Remodeling may have been hit hard by the recession, but demographics, an aging housing stock and a recovering economy give us plenty of reason to believe the industry is poised for recovery, according to the Harvard University Joint Center for Housing Studies’ biennial report on the industry.
“A New Decade of Growth for Remodeling,” released in January, tells us a lot about where we’ve been, but also where the market is headed. We’ve included some highlights of the report, along with explanation from Kermit Baker, director of the Joint Center’s Remodeling Futures program. The complete report is available for download at www.jchs.harvard.edu.
Discretionary projects, improvements take hit
Harvard estimates that remodeling was a $286 billion industry in 2009 – down 12 percent from the $326 billion peak in 2007, but still above 2005 levels and nearly twice the size of the market in 1995. The biggest hit came in the owner-occupied improvement category, though – the sweet spot for many remodelers.
“Maintenance expenditures and rental expenditures didn’t really drop at all,” Baker says. “In fact, it increased to some extent. If you look only at owner improvements, that was actually down somewhere between 20 to 25 percent from peak to trough. That’s what many remodelers are seeing.”
The share of spending on discretionary projects such as kitchens and additions also dropped – from 49 percent of the market to 46
percent, while expenditures for exterior replacement projects gained market share. Work on rental units was also up from $52 billion in 2007 to $54 billion in 2009, compared with a $42 billion drop in spending on owner-occupied homes.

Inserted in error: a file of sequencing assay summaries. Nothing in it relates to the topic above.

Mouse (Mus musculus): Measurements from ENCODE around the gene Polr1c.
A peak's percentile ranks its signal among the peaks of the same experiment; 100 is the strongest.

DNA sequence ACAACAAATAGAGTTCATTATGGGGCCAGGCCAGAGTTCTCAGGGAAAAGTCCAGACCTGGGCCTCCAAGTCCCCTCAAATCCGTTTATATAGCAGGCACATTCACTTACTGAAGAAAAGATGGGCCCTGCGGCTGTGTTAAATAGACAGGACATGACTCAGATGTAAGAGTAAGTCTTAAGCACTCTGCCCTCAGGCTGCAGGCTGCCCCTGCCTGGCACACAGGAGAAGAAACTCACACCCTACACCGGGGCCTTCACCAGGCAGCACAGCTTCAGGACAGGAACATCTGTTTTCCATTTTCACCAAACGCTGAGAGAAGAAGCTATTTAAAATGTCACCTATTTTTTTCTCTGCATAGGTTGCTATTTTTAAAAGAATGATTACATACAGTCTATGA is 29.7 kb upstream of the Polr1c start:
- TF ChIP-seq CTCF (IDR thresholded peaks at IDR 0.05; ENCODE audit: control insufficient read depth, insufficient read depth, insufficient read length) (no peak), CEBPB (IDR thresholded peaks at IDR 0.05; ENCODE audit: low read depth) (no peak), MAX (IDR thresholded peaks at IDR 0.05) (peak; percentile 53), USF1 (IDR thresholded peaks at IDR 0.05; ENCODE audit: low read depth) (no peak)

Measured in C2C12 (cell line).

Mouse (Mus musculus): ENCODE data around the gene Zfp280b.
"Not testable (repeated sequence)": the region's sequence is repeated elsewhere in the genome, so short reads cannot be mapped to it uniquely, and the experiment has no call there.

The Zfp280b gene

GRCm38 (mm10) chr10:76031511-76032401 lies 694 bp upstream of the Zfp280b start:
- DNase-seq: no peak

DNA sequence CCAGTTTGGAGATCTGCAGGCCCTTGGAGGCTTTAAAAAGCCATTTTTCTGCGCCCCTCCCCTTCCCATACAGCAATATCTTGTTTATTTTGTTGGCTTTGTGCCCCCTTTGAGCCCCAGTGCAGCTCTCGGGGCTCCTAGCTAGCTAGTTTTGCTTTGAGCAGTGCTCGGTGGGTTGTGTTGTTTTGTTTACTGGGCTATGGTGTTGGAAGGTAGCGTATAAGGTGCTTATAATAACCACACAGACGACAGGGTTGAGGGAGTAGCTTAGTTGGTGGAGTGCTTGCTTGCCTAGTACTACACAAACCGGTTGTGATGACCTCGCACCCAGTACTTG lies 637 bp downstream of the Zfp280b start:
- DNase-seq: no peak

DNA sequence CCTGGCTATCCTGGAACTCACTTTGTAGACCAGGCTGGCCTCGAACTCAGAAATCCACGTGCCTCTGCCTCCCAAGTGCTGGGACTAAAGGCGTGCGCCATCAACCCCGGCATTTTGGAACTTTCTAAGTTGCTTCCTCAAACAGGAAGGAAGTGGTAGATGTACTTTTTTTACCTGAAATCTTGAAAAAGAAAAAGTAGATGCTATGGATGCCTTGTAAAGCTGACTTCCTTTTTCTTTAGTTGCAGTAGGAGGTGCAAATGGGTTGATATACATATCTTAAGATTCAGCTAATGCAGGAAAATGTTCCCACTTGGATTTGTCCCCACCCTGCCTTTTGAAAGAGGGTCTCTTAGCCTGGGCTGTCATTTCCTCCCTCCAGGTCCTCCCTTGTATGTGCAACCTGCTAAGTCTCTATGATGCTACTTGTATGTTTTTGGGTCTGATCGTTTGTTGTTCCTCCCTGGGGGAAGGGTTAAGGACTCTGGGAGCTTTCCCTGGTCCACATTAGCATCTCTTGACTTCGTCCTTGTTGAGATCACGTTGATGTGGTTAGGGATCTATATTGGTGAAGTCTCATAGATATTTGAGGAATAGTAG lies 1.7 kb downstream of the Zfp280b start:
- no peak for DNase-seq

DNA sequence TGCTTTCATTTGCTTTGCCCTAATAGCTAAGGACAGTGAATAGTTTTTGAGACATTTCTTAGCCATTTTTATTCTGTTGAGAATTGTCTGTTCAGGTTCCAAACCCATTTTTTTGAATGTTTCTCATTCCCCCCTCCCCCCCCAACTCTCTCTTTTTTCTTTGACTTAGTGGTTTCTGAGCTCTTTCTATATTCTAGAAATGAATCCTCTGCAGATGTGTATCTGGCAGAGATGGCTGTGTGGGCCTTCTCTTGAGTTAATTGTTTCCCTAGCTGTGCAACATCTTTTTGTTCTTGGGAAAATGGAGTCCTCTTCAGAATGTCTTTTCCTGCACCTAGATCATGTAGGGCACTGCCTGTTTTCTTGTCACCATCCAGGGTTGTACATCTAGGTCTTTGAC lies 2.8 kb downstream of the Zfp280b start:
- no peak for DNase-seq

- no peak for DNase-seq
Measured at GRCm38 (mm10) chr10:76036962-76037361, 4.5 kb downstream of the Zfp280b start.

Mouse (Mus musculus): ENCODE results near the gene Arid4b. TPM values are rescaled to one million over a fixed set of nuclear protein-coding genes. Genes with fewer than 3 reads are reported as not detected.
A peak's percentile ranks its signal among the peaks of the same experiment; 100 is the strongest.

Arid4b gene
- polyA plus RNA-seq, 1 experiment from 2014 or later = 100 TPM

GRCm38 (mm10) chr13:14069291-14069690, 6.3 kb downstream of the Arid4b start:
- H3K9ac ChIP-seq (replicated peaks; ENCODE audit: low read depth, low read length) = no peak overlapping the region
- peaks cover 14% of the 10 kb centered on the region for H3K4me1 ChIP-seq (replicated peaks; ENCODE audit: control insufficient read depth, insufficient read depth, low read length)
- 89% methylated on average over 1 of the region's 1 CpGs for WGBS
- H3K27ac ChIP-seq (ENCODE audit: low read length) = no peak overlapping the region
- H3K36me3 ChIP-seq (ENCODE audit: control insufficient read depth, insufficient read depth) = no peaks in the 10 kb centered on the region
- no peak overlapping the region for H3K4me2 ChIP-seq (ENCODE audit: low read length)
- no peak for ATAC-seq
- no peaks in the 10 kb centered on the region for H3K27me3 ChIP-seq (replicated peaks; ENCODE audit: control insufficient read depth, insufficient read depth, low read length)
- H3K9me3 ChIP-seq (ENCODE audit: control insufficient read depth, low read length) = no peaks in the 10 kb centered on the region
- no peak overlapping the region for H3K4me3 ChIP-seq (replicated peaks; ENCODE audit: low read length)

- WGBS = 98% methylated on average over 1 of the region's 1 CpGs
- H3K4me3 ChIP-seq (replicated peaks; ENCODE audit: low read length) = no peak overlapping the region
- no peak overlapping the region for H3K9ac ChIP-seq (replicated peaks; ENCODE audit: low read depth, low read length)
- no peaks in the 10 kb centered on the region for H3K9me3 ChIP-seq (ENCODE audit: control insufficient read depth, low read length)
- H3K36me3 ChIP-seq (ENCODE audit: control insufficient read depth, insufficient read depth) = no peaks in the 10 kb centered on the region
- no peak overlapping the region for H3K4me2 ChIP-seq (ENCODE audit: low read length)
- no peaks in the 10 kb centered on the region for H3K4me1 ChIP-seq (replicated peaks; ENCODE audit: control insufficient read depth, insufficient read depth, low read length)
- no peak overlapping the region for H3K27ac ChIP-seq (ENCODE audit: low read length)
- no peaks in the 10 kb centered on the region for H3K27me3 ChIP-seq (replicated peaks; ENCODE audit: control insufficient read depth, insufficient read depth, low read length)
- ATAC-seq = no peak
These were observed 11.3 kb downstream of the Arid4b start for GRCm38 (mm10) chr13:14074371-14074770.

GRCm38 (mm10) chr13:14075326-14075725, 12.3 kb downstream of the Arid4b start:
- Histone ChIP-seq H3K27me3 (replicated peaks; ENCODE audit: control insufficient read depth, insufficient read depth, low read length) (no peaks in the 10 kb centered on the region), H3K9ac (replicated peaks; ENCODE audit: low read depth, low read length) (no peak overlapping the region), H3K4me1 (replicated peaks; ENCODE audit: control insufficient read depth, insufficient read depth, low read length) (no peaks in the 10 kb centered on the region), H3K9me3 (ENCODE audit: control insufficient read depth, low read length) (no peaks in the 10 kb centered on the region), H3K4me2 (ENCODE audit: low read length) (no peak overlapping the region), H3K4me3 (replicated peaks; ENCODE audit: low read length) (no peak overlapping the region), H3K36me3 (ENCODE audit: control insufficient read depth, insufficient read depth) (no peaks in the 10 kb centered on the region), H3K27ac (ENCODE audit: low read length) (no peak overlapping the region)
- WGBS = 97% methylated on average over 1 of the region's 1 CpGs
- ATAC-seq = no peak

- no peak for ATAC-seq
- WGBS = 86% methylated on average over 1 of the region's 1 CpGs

The relative strength in remodeling compared to new construction has also helped the industry become a much more important part of residential spending.
Census Bureau figures put remodeling spending at nearly 70 percent of all residential construction, up from less than 40 percent in 2005. While that level is unrealistic in the long term as new construction recovers, a 50/50 split between remodeling and new construction is realistic, Baker says.
“If you look at it historically, it’s stayed in the 40 to 45 percent range,” he says. “As population growth in the U.S. begins to slow and homebuilding stabilizes … if that was 50 percent on a consistent basis, that wouldn’t be surprising.”
More diverse market means steady growth
While we won’t return to the over-the-top spending of the last decade, the first half of this decade should see steady growth of 3.5 percent a year in the remodeling market, the Joint Center predicts. That’s on par with the market growth in the late 1990s, but well below the 12 percent average annual growth from 2003 to 2007.
“It’s kind of back to business as usual, but not overly accelerating,” Baker says. “I don’t think there were many people who were living through the 2003 to 2007 period that thought this was going to be a normal level of remodeling activity.”
Remodeling tends to closely follow the strength of the overall economy. According to Joint Center estimates, remodeling accounted for about 2 percent of total spending in the U.S. economy in 1995 and 2009, growing at an annual rate of 4.75 percent compared to 4.71 percent for the overall economy.
The unsustainable growth of the remodeling boom was driven by a relatively small portion of the population undertaking large discretionary projects. The top 5 percent of homeowners were responsible for about 60 percent of remodeling spending from 2002 to 2007, compared to about 50 percent in the late 1990s and 52 percent in 2009.
“When the market was growing, it was growing because there was a fairly thin slice spending a lot more on home improvements,” Baker says. “Just getting that back to normal implies a different mix of projects.”
That means remodelers probably shouldn’t expect as many of the big-ticket projects as they saw during the boom. Instead, the market will be driven by smaller projects that are aimed at maintaining and improving homes for the way clients live rather than with an eye toward resale. While that may be painful for those remodelers that cater to the high-end client, it’s key to a more stable industry, Baker says.